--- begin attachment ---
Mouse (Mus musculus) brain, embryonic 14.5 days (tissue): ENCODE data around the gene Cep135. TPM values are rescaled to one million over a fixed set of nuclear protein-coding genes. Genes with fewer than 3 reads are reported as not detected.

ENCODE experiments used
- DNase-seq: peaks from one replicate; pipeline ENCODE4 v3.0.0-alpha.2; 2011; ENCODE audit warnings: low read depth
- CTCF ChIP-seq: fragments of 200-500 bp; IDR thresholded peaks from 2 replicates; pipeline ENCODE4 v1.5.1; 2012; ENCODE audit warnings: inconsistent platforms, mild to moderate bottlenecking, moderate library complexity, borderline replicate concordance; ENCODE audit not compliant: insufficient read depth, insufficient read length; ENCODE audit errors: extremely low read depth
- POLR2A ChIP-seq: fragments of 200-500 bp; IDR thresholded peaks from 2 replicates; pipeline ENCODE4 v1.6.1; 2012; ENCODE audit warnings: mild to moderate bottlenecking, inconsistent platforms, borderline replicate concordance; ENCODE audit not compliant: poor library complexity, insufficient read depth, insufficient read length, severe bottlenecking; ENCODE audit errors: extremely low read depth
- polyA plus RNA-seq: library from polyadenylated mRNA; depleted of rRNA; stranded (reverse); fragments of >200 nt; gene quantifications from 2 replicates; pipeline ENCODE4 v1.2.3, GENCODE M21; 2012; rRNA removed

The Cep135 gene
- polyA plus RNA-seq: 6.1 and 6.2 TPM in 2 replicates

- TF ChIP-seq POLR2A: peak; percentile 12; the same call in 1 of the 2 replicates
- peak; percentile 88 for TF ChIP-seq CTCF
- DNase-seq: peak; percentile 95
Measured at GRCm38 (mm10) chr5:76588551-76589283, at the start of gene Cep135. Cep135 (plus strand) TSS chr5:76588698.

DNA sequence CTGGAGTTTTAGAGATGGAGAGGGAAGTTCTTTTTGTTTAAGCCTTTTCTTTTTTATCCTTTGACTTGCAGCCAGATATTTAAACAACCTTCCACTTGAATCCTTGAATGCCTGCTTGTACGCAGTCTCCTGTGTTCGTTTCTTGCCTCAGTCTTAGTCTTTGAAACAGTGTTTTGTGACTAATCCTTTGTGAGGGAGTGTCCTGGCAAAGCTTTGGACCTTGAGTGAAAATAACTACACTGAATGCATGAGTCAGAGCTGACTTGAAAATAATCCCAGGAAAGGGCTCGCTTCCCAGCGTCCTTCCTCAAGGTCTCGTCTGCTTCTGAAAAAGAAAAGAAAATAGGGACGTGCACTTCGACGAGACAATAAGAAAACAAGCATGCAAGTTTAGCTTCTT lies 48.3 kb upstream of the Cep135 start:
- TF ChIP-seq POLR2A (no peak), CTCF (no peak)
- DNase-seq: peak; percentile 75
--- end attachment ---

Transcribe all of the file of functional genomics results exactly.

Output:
Mouse (Mus musculus) brain, embryonic 14.5 days (tissue): ENCODE data around the gene Cep135. TPM values are rescaled to one million over a fixed set of nuclear protein-coding genes. Genes with fewer than 3 reads are reported as not detected.

ENCODE experiments used
- DNase-seq: peaks from one replicate; pipeline ENCODE4 v3.0.0-alpha.2; 2011; ENCODE audit warnings: low read depth
- CTCF ChIP-seq: fragments of 200-500 bp; IDR thresholded peaks from 2 replicates; pipeline ENCODE4 v1.5.1; 2012; ENCODE audit warnings: inconsistent platforms, mild to moderate bottlenecking, moderate library complexity, borderline replicate concordance; ENCODE audit not compliant: insufficient read depth, insufficient read length; ENCODE audit errors: extremely low read depth
- POLR2A ChIP-seq: fragments of 200-500 bp; IDR thresholded peaks from 2 replicates; pipeline ENCODE4 v1.6.1; 2012; ENCODE audit warnings: mild to moderate bottlenecking, inconsistent platforms, borderline replicate concordance; ENCODE audit not compliant: poor library complexity, insufficient read depth, insufficient read length, severe bottlenecking; ENCODE audit errors: extremely low read depth
- polyA plus RNA-seq: library from polyadenylated mRNA; depleted of rRNA; stranded (reverse); fragments of >200 nt; gene quantifications from 2 replicates; pipeline ENCODE4 v1.2.3, GENCODE M21; 2012; rRNA removed

The Cep135 gene
- polyA plus RNA-seq: 6.1 and 6.2 TPM in 2 replicates

- TF ChIP-seq POLR2A: peak; percentile 12; the same call in 1 of the 2 replicates
- peak; percentile 88 for TF ChIP-seq CTCF
- DNase-seq: peak; percentile 95
Measured at GRCm38 (mm10) chr5:76588551-76589283, at the start of gene Cep135. Cep135 (plus strand) TSS chr5:76588698.

DNA sequence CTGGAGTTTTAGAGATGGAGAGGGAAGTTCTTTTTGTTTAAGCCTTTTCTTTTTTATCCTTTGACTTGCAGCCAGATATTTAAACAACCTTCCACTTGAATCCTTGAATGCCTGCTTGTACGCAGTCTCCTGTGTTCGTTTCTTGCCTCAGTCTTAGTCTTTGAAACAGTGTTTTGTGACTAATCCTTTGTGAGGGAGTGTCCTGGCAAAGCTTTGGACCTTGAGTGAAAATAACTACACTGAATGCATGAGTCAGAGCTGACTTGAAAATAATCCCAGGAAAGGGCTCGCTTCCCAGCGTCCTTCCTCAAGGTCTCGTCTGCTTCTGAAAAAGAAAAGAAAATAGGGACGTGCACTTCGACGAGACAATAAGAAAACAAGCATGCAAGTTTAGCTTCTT lies 48.3 kb upstream of the Cep135 start:
- TF ChIP-seq POLR2A (no peak), CTCF (no peak)
- DNase-seq: peak; percentile 75